Can Adults Be Rocked to Sleep?
Feb 07 2019 Read 517 Times
We all know that babies love to be rocked to sleep, whether that’s in a cot, a sleeper, or just their parent’s arms. However, a new study suggests that we may not actually grow out of it. Adults tucked up in a gentle swaying bed for the night appear to get to sleep quicker and enjoy a deeper sleep for longer, according to a new report in Current Biology. Do you think you would benefit from being rocked to sleep? Keep reading to find out more…
After an initial study in 2011, Laurence Bayer, a neuroscientist at the University of Geneva, and her fellow colleagues decided to look further into how rocking affects sleep levels. The study focused on 18 healthy young adults who spent a number of nights sleeping in a laboratory. One night was spent sleeping on a rocking bed and one night on a stationary bed to compare the different results.
The original study found that adults napped better when rocked to sleep. The custom-built contraption moved around 10.5 centimetres every four seconds, gently swaying the participant to sleep. But it wasn’t clear from this study whether rocking would help to improve sleep across an entire night.
To dig deeper, Bayer and her team monitored participants’ brain activity using an EEG, which can detect electrical signs of certain stages of sleep. The results showed that participants fell asleep quicker when being rocked, taking an average of 10 minutes to reach a light state of non-REM sleep, known as N2.
In comparison, participants took an average of 16.7 minutes to reach N2 when sleeping in the stationary bed. Those sleeping in a rocking bed also spent more time in a deep, non-REM state of sleep, named N3 and woke up less frequently than in a stationary bed.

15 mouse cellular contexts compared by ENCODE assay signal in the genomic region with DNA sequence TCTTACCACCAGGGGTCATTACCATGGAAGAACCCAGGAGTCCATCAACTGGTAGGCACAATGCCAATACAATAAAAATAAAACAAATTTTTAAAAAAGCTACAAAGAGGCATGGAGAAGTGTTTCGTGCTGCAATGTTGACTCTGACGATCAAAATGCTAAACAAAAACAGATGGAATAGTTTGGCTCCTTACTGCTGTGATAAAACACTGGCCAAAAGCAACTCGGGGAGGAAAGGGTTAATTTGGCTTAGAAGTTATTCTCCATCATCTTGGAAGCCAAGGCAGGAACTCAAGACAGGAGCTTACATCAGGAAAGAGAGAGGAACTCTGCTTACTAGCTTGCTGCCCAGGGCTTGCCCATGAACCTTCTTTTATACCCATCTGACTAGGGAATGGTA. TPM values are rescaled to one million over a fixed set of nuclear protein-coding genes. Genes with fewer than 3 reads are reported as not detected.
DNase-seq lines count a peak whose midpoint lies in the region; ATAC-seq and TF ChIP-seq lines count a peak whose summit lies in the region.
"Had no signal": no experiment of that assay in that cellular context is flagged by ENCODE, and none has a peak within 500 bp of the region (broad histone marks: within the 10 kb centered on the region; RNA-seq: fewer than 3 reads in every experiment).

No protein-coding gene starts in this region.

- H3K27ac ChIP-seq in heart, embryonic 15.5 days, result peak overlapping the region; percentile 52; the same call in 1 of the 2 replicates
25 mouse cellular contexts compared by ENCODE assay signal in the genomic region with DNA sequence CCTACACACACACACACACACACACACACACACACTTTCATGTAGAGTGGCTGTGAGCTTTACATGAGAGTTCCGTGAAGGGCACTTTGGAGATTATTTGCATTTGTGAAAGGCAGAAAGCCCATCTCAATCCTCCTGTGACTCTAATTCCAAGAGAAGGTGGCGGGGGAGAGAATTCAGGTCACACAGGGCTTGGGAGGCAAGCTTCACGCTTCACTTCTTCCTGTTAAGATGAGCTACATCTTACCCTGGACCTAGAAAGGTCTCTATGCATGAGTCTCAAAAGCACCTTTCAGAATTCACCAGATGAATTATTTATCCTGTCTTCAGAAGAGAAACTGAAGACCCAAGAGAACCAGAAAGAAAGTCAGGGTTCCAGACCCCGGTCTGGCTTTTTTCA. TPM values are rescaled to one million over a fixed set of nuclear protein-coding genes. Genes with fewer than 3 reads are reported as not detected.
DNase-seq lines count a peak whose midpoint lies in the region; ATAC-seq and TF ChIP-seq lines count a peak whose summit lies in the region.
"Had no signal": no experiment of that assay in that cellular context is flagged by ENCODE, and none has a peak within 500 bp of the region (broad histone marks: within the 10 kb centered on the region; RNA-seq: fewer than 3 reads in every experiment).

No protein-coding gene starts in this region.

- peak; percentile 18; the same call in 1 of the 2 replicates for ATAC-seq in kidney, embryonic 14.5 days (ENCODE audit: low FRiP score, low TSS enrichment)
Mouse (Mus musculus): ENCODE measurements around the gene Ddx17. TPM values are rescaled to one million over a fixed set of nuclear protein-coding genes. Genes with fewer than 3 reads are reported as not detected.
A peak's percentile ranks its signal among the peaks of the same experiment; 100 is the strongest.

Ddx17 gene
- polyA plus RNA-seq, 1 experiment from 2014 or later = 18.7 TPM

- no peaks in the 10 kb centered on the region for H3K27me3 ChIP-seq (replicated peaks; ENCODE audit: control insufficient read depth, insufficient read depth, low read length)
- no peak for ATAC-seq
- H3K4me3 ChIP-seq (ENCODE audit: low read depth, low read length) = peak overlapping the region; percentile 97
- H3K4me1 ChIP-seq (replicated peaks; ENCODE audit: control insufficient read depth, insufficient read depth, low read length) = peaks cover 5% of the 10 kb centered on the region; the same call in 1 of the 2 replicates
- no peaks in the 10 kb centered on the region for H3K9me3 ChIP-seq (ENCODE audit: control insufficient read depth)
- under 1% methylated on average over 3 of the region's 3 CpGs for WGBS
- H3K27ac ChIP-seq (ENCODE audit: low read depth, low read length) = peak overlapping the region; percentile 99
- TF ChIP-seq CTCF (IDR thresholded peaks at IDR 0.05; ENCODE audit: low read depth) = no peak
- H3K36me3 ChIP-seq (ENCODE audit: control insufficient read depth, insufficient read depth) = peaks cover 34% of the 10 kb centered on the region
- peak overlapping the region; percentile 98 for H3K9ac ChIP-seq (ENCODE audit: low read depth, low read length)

A cognitive neuroscientist from Harvard Medical School, Robert Stickgold, believes the results are what was to be expected, saying “we’ve been rocking our babies for thousands of years now. We know it helps them fall asleep’.
Can rocking improve memory?
The study also tested for any significant memory improvements depending on whether the participant was rocked to sleep or not. Before going to bed, participants learned pairs of words to be tested on the following morning. After spending the night in the rocking bed, the participants were generally better at remembering the words, suggestive of a higher quality sleep.
Bayer believes these results could be particularly helpful for those suffering from insomnia. “If rocking can help this population to sleep better, it will be a nice alternative or a natural complement” to sleeping pills or medicines. To find out more about the delivery of medication and how it can be improved, take a look at the article ‘Accurate Measurements of Biological Nanoparticles’.
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